Education minister bans major human rights groups from entering schools

Following a decision by Israeli human rights group B’Tselem to begin referring to Israel as an “apartheid state,” Education Minister Yoav Gallant on Sunday said he was banning members of groups that “call Israel false derogatory names” from entering schools in the country.

Though Gallant’s statement did not mention B’Tselem by name, the move came a day before the left-wing group’s director Hagai El-Ad was set to attend a webinar with the Hebrew Reali School in Haifa.

In a letter to his office’s director and to school district managers, Gallant said entry should be prohibited to “groups that act in contradiction with the education system’s goals, including calling Israel false derogatory names, opposing Israel as a Jewish, Zionist and democratic state, discouraging meaningful service in the Israel Defense Forces, or acting to harm or humiliate IDF soldiers during or after their service.”

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That would presumably include many human rights groups besides B’Tselem, although it was unclear if it would prevent Monday’s videoconference session.

B’Tselem last week said that while Palestinians live under different forms of Israeli control in the West Bank, Gaza Strip, East Jerusalem and within Israel itself, they have fewer rights than Jews in the entire area between the Mediterranean Sea and the Jordan River.

File: B’Tselem chief Hagai El-Ad speaks during a press conference in Tel Aviv, February 2016 (AP Photo/Sebastian Scheiner)

“One of the key points in our analysis is that this is a single geopolitical area ruled by one government,” said B’Tselem director Hagai El-Ad. “This is not democracy plus occupation. This is apartheid between the river and the sea.”

Israel’s leaders reject such accusations, saying that within Israel’s sovereign borders, its non-Jewish Arab minority enjoys equal rights, that it has withdrawn from the Gaza Strip to the pre-1967 lines, and that it remains open to negotiating the future of the West Bank.

Israel says the restrictions it imposes in Gaza and the West Bank are temporary measures needed for security due to repeated terror attacks emanating from those regions.

Israeli lawmakers have repeatedly clashed with human rights groups monitoring alleged abuses in the territories it controls.

In 2018, the Knesset passed a law that empowered the education minister to ban organizations critical of the Israeli military from entering schools.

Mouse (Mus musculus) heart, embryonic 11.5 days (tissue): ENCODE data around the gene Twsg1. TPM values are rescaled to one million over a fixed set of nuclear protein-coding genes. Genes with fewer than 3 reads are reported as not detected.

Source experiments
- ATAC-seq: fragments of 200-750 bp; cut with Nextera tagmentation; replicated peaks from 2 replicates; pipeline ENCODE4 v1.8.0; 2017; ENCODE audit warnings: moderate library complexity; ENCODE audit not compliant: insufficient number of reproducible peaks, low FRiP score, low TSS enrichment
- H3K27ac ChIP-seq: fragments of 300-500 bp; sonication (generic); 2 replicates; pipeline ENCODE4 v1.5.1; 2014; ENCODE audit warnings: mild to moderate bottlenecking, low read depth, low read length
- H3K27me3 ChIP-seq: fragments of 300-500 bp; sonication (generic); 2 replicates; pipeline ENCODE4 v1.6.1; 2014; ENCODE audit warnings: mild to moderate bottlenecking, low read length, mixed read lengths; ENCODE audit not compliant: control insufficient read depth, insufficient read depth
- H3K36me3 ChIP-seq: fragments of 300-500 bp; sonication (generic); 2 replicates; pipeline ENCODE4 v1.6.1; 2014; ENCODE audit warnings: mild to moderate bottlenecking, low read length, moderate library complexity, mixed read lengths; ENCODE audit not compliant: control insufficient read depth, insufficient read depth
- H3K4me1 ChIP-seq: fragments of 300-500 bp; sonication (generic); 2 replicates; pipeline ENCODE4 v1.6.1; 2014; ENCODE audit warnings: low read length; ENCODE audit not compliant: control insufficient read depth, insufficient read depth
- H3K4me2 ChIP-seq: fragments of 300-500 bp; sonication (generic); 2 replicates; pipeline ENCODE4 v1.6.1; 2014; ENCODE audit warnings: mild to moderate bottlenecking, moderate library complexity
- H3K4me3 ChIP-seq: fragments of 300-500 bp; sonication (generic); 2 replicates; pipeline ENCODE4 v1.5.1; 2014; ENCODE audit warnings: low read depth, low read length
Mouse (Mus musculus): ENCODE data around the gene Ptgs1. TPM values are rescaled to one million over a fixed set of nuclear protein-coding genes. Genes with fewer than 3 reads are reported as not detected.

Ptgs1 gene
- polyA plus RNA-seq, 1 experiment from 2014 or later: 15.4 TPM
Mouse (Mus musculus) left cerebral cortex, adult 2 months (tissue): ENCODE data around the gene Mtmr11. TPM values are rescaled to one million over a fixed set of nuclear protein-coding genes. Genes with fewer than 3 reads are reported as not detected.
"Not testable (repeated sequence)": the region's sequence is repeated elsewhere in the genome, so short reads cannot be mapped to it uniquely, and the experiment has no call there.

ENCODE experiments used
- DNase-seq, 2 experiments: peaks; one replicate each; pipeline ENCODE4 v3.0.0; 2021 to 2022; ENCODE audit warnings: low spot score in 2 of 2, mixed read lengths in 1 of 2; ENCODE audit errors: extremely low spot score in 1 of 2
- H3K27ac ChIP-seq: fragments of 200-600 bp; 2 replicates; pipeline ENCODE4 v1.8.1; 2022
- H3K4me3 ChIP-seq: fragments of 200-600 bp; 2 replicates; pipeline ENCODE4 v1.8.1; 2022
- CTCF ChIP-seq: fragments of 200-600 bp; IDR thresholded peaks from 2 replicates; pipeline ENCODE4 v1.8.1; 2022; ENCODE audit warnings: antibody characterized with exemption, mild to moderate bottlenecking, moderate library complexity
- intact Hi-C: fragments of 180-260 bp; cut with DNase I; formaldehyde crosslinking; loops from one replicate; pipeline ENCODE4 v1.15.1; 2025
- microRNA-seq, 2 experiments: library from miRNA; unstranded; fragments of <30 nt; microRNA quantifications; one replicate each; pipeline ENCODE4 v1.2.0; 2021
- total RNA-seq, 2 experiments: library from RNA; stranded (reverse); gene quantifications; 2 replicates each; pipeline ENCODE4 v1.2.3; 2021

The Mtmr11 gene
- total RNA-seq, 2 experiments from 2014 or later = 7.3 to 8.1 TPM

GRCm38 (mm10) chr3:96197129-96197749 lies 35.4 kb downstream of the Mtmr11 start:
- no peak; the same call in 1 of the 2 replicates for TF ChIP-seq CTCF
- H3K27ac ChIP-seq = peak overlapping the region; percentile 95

The bill was mainly aimed at curtailing the activities of Breaking the Silence, an Israeli NGO that gathers and publishes largely anonymous testimonies by former Israeli combat soldiers about alleged human rights violations against Palestinians in the West Bank.

Illustrative: Israeli soldiers inspect cars at a checkpoint near the West Bank city of Nablus on January 10, 2018. (Jaafar/Ashtiyeh/AFP)

The organization has often locked horns with the Israeli political and military brass, and its critics have denounced its reports as dishonest, inaccurate, and part of an advocacy campaign intended to harm Israel’s image overseas.

The group and its supporters say it performs a vital service in exposing to the Israeli public the realities faced by young Israeli soldiers who have to control a civilian Palestinian population on a daily basis.

In 2016, Israeli lawmakers passed into law the controversial Transparency Bill, which dramatically increases transparency requirements for fewer than two dozen Israeli NGOs — Breaking the Silence among them — that get most of their funding from foreign governments.

A Justice Ministry analysis of the legislation showed that nearly all the Israeli organizations affected by the law were groups that oppose Israel’s presence in the West Bank.

There have been no substantive peace talks in some six years. Israel’s military control of the West Bank, which critics have long warned is unsustainable, has endured for 53 years.

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